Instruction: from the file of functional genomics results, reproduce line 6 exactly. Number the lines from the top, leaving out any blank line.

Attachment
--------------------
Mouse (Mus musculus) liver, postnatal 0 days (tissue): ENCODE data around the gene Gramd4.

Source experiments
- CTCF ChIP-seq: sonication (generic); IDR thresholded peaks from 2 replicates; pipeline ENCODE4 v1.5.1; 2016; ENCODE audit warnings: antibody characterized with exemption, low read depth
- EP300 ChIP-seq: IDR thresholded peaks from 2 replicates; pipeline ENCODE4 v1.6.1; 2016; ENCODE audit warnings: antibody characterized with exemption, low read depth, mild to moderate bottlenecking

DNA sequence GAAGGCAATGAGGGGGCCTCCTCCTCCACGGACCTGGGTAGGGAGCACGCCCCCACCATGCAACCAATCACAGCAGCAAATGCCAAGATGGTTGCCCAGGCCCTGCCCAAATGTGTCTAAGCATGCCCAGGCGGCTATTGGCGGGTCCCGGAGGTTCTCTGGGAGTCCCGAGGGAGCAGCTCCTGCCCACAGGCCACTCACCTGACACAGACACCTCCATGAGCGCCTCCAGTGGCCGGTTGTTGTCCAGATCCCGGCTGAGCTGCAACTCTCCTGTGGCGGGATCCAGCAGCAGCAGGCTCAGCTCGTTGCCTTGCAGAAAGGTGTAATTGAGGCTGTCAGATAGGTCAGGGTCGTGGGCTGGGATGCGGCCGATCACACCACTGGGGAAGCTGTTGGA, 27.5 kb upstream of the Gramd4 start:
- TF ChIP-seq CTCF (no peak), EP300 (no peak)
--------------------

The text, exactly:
- TF ChIP-seq CTCF (no peak), EP300 (no peak)